Asthma-susceptibility variants identified using probands in case-control and family-based analyses

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Asthma-susceptibility variants identified using probands in case-control and family-based analyses

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Title: Asthma-susceptibility variants identified using probands in case-control and family-based analyses
Author: Murphy, Amy J; Soto-Quiros, Manuel E; Avila, Lydiana; Celedón, Juan C; O'Connor, George T; Himes, Blanca Elena; Su, Jessica Ann Lasky; Wu, Ann Chen; Wilk, Jemma B; Hunninghake, Gary Matthew; Klanderman, Barbara Jordan; Lazarus, Ross; Lange, Christoph; Raby, Benjamin Alexander; Silverman, Edwin Kepner; Weiss, Scott Tillman

Note: Order does not necessarily reflect citation order of authors.

Citation: Himes, Blanca E., Jessica Lasky-Su, Ann C. Wu, Jemma B. Wilk, Gary M. Hunninghake, Barbara Klanderman, Amy J. Murphy, et al. 2010. Asthma-susceptibility variants identified using probands in case-control and family-based analyses. BMC Medical Genetics 11: 122.
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Abstract: Background: Asthma is a chronic respiratory disease whose genetic basis has been explored for over two decades, most recently via genome-wide association studies. We sought to find asthma-susceptibility variants by using probands from a single population in both family-based and case-control association designs. Methods: We used probands from the Childhood Asthma Management Program (CAMP) in two primary genome-wide association study designs: (1) probands were combined with publicly available population controls in a case-control design, and (2) probands and their parents were used in a family-based design. We followed a two-stage replication process utilizing three independent populations to validate our primary findings. Results: We found that single nucleotide polymorphisms with similar case-control and family-based association results were more likely to replicate in the independent populations, than those with the smallest p-values in either the case-control or family-based design alone. The single nucleotide polymorphism that showed the strongest evidence for association to asthma was rs17572584, which replicated in 2/3 independent populations with an overall p-value among replication populations of 3.5E-05. This variant is near a gene that encodes an enzyme that has been implicated to act coordinately with modulators of Th2 cell differentiation and is expressed in human lung. Conclusions: Our results suggest that using probands from family-based studies in case-control designs, and combining results of both family-based and case-control approaches, may be a way to augment our ability to find SNPs associated with asthma and other complex diseases.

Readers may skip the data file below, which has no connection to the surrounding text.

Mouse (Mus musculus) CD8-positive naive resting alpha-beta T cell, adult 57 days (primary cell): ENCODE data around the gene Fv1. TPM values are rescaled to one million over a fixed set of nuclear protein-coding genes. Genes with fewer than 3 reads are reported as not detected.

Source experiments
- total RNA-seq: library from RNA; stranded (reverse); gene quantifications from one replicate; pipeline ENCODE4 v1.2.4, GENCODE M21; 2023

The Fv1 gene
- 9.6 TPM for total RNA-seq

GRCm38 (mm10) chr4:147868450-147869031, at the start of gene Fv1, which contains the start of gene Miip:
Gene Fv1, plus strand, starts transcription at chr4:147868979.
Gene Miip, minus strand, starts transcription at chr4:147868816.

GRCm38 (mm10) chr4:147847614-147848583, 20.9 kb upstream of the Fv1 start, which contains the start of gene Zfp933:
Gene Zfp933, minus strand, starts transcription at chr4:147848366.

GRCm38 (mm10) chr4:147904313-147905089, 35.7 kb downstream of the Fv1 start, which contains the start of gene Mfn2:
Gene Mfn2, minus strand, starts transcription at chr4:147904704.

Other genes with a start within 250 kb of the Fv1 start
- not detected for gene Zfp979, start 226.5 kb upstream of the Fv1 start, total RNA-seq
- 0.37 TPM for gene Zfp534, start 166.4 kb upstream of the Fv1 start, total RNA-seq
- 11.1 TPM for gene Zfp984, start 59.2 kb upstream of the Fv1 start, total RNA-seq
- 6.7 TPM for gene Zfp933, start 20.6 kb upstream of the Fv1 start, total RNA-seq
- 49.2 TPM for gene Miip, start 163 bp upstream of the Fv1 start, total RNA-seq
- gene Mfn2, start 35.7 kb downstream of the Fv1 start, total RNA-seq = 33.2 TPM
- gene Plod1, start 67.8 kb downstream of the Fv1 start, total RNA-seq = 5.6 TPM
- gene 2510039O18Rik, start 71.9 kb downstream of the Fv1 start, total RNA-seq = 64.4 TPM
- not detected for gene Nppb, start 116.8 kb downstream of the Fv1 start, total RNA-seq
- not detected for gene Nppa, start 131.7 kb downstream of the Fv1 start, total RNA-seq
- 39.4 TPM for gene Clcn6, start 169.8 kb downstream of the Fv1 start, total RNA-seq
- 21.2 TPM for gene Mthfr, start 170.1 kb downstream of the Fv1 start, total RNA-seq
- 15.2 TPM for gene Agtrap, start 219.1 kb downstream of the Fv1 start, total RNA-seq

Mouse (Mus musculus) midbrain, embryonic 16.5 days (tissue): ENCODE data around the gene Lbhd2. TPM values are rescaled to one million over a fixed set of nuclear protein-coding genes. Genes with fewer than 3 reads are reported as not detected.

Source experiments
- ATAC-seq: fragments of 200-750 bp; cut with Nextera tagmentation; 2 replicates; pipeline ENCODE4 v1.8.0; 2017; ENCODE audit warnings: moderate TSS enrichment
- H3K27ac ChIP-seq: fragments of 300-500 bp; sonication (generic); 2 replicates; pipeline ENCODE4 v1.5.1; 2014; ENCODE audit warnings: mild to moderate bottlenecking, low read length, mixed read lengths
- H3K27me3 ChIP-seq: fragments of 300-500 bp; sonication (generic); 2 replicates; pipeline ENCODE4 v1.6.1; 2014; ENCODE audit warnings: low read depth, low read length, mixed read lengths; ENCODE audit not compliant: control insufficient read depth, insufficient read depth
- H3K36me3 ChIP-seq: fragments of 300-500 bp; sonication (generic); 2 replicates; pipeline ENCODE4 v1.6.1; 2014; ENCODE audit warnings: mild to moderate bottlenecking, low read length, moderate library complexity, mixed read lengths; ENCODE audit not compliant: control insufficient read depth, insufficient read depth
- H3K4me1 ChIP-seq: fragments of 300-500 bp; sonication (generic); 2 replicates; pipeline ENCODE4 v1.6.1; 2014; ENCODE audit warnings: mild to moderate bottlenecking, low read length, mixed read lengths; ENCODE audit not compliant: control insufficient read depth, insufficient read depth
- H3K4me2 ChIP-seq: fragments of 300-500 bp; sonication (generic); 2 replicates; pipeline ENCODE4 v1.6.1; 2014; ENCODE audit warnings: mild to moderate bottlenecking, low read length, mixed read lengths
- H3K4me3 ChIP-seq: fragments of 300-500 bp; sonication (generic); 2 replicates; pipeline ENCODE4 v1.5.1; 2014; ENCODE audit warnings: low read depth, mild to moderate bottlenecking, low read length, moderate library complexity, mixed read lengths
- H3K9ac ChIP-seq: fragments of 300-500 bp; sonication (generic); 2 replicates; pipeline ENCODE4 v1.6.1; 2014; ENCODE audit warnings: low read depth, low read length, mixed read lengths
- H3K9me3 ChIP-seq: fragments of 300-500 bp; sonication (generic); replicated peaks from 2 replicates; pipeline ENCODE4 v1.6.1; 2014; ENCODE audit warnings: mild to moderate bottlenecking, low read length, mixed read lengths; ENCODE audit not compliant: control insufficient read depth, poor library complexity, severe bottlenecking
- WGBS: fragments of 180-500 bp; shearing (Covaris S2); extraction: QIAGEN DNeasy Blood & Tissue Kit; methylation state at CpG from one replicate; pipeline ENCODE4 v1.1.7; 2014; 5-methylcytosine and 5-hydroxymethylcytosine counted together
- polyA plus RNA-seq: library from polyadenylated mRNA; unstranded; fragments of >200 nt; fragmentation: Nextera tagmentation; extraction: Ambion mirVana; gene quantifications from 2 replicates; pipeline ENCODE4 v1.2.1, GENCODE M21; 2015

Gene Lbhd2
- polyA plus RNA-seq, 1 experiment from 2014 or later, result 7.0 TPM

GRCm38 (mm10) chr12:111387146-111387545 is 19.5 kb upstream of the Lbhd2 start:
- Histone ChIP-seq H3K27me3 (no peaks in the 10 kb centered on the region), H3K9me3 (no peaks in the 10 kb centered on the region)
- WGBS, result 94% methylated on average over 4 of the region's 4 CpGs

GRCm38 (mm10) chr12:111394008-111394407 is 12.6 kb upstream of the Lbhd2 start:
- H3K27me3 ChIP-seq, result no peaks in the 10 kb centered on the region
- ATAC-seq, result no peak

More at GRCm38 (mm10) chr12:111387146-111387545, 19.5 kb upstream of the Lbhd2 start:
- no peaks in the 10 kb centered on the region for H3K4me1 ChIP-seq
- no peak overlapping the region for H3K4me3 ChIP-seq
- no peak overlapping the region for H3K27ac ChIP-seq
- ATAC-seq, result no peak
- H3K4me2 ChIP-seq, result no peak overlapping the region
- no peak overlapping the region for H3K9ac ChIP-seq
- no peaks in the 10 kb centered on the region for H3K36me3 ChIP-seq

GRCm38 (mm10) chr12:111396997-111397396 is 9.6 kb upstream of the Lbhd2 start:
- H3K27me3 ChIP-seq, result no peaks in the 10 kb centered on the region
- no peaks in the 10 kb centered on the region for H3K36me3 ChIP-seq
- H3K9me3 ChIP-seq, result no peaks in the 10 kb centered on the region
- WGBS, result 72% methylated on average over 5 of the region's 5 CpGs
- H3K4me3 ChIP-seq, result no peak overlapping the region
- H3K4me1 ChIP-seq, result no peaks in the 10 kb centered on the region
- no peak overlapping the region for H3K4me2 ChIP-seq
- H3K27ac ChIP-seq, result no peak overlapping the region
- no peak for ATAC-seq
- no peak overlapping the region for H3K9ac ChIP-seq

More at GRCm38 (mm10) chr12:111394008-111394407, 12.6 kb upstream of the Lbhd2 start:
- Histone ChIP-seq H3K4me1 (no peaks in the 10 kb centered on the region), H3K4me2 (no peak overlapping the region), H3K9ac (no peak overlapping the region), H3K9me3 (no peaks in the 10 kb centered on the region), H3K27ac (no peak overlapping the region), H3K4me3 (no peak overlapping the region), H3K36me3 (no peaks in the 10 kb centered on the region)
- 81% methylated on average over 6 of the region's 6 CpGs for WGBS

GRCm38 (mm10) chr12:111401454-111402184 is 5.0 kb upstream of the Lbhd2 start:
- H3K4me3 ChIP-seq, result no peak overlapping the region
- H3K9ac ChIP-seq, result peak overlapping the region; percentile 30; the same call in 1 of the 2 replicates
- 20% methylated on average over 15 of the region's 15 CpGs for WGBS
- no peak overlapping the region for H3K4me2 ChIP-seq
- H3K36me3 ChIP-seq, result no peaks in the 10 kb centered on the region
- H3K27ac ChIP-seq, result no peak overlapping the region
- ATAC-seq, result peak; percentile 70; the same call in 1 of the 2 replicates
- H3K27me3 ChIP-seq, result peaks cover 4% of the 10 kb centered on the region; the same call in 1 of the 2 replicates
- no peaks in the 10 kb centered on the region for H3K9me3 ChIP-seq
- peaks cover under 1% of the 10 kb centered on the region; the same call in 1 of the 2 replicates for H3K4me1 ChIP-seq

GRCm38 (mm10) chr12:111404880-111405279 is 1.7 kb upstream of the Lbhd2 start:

Published Version: doi:10.1186/1471-2350-11-122
Other Sources: http://www.ncbi.nlm.nih.gov/pmc/articles/PMC2927535/pdf/
Terms of Use: This article is made available under the terms and conditions applicable to Other Posted Material, as set forth at http://nrs.harvard.edu/urn-3:HUL.InstRepos:dash.current.terms-of-use#LAA
Citable link to this page: http://nrs.harvard.edu/urn-3:HUL.InstRepos:4889501

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